Pop & Rock
09 JUL 12 DAVID SHANNON
Paul McCartney's solo career spans far longer than his career with the boys from Liverpool, and his most recent recordings -- such as Run Devil Run, a collection of obscure and recognizable '50s-era cover tunes -- indicate that McCartney's rock 'n roll roots still run deep. Still, a look back at his second solo album Ram, from 1971 (re-released on Hear Music), a mere year after the breakup of the Beatles, reveals that the urge to collaborate had not faded.
Ram is the only solo McCartney album to feature his then-wife Linda McCartney, herself a natural artist whose photography capturing images of rock royalty such as Jimi Hendrix, the Who, and Janis Joplin made her an integral part of the music scene. The album also immediately precedes the formation of Wings, founded by the McCartneys (with Linda on backup vocals), drummer Denny Seiwell, and multi-instrumentalist Denny Laine, and featuring renowned guitarist Hugh McCracken.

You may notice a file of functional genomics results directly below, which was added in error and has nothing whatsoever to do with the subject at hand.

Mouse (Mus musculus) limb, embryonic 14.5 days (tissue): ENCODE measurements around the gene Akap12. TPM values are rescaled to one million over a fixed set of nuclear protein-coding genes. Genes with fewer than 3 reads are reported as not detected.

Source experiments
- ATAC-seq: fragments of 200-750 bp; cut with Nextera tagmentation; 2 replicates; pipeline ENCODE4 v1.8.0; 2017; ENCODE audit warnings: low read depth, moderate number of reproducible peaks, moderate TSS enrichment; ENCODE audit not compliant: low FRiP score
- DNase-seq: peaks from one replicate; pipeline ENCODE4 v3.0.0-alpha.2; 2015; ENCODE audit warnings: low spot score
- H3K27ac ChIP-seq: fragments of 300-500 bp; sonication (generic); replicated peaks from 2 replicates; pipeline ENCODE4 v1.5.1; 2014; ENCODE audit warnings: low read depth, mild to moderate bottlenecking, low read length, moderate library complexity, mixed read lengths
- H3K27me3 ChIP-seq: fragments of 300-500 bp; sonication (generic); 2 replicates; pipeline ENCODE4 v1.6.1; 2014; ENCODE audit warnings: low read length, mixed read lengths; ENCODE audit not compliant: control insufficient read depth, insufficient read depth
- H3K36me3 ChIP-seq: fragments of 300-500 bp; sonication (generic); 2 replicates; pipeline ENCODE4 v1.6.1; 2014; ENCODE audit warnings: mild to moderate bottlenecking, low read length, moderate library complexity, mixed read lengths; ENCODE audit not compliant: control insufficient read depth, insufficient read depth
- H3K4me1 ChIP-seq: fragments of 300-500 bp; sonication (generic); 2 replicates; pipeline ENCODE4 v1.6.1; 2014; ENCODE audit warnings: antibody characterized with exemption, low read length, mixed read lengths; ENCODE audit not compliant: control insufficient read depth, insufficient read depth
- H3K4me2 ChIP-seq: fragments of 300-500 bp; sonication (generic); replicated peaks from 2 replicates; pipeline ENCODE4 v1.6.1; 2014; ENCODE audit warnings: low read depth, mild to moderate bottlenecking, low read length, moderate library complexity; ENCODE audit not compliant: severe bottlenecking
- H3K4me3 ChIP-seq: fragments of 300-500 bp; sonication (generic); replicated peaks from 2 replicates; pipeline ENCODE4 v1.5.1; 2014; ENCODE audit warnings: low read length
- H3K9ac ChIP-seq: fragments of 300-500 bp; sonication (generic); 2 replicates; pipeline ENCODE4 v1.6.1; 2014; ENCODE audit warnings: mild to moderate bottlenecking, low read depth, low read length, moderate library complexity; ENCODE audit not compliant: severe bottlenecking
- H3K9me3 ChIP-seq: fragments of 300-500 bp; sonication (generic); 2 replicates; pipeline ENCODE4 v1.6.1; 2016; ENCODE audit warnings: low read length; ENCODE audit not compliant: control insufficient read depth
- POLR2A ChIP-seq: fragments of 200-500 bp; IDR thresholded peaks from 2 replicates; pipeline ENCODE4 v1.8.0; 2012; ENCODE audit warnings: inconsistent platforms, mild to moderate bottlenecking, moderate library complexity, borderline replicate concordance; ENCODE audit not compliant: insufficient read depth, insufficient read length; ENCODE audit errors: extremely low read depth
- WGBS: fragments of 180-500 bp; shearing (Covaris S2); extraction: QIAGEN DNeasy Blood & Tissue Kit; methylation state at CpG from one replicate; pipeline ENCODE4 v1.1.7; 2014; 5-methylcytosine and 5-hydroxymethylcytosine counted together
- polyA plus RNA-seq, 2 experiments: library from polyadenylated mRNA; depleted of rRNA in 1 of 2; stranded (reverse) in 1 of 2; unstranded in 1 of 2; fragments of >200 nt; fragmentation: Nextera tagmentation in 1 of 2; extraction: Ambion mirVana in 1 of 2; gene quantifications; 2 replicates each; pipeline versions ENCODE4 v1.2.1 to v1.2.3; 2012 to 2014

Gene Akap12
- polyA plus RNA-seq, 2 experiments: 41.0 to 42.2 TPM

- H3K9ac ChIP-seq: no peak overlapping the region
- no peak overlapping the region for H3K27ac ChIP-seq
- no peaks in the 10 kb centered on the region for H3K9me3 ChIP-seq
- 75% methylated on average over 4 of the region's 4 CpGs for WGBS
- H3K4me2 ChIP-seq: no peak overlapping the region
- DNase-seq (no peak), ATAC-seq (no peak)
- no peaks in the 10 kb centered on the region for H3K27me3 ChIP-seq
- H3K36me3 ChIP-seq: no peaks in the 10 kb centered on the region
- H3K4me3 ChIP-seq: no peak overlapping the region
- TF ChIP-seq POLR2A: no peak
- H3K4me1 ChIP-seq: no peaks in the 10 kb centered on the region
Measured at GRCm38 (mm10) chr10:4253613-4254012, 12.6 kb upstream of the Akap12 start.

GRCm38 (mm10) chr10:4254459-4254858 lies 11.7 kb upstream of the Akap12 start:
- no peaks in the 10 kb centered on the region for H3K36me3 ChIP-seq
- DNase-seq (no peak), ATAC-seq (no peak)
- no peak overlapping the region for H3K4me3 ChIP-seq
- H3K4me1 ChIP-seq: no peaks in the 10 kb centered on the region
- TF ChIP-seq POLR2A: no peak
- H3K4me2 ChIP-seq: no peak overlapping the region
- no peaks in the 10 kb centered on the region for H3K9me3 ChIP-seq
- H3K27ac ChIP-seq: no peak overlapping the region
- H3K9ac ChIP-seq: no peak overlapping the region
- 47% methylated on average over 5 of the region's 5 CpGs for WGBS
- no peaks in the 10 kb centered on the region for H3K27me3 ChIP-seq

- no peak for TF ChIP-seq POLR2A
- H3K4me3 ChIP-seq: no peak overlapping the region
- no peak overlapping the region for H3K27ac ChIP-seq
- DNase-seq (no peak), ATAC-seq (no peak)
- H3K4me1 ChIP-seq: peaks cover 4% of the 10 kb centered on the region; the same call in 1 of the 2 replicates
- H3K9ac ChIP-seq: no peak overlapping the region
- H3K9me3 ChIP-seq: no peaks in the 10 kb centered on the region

Ram is a unique blend of McCartney's influences. Tunes like "Smile Away" recall rock progenitors such as Chuck Berry, while "Dear Boy" and "The Back Seat Of My Car" reflect McCartney's love of ballads. "Heart Of The Country" sounds like a Beatles tune circa The White Album.
This release is part of the Paul McCartney Archive Collection and personally overseen by McCartney himself. Ram is also available as a Deluxe Edition Box Set, which contains a 112-page book, photo prints, handwritten lyrics and notes, four CDs, and a bonus film DVD.